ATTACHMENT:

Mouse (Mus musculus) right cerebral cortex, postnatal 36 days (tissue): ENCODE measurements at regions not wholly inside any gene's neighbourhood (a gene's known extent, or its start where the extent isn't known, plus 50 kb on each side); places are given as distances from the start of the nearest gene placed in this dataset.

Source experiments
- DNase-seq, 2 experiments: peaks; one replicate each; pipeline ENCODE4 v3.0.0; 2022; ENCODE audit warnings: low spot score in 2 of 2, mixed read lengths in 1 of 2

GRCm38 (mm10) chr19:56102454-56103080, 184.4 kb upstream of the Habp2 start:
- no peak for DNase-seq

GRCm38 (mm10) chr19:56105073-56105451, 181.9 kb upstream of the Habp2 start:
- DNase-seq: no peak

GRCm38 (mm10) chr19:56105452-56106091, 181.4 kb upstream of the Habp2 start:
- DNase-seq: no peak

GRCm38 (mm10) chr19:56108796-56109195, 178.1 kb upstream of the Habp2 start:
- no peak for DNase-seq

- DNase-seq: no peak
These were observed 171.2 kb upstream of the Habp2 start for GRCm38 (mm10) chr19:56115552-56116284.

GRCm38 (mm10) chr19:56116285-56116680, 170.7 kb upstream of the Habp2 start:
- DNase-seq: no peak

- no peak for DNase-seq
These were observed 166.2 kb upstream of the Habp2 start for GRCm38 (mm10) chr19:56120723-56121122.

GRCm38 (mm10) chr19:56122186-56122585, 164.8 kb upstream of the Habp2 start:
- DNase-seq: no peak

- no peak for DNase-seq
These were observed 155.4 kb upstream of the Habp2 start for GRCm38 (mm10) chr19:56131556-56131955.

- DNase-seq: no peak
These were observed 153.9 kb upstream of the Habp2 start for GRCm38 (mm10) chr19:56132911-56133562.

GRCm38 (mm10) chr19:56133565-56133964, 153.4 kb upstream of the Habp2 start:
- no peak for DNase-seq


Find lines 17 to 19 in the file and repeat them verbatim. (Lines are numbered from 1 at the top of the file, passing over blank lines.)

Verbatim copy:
These were observed 166.2 kb upstream of the Habp2 start for GRCm38 (mm10) chr19:56120723-56121122.

GRCm38 (mm10) chr19:56122186-56122585, 164.8 kb upstream of the Habp2 start:
- DNase-seq: no peak